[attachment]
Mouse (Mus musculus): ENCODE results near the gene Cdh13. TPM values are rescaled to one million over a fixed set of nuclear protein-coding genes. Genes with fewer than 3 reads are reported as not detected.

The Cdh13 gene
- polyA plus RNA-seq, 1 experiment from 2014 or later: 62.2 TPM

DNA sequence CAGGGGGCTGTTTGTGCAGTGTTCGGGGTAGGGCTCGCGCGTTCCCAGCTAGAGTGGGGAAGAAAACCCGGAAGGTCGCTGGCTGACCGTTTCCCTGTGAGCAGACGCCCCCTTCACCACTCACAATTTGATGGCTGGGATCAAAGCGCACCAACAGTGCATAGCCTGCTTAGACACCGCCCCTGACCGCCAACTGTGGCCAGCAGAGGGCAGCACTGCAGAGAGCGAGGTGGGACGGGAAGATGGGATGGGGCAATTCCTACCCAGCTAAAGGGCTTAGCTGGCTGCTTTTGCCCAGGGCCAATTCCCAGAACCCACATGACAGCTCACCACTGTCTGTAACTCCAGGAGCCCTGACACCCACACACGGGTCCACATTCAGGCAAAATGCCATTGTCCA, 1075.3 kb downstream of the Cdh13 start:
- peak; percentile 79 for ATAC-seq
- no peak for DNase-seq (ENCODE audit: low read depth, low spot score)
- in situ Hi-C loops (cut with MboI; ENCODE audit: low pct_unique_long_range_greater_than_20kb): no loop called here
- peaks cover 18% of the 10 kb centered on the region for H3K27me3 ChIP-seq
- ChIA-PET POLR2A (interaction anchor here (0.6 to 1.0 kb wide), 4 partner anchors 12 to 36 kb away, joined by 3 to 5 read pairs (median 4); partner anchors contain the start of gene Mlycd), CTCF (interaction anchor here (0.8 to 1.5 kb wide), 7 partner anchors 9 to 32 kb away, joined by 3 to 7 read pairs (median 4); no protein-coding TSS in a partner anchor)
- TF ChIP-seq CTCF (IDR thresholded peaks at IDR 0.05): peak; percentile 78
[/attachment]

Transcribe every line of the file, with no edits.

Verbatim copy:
Mouse (Mus musculus): ENCODE results near the gene Cdh13. TPM values are rescaled to one million over a fixed set of nuclear protein-coding genes. Genes with fewer than 3 reads are reported as not detected.

The Cdh13 gene
- polyA plus RNA-seq, 1 experiment from 2014 or later: 62.2 TPM

DNA sequence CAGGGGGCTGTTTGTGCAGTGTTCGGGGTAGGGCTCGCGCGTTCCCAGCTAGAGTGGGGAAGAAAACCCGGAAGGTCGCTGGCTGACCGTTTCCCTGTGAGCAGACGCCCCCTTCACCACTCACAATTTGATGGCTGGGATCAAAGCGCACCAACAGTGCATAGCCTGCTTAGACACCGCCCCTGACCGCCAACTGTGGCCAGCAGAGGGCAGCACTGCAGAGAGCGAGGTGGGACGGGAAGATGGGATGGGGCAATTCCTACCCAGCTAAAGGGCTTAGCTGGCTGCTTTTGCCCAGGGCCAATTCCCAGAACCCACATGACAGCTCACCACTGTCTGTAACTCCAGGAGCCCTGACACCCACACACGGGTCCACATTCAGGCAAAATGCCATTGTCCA, 1075.3 kb downstream of the Cdh13 start:
- peak; percentile 79 for ATAC-seq
- no peak for DNase-seq (ENCODE audit: low read depth, low spot score)
- in situ Hi-C loops (cut with MboI; ENCODE audit: low pct_unique_long_range_greater_than_20kb): no loop called here
- peaks cover 18% of the 10 kb centered on the region for H3K27me3 ChIP-seq
- ChIA-PET POLR2A (interaction anchor here (0.6 to 1.0 kb wide), 4 partner anchors 12 to 36 kb away, joined by 3 to 5 read pairs (median 4); partner anchors contain the start of gene Mlycd), CTCF (interaction anchor here (0.8 to 1.5 kb wide), 7 partner anchors 9 to 32 kb away, joined by 3 to 7 read pairs (median 4); no protein-coding TSS in a partner anchor)
- TF ChIP-seq CTCF (IDR thresholded peaks at IDR 0.05): peak; percentile 78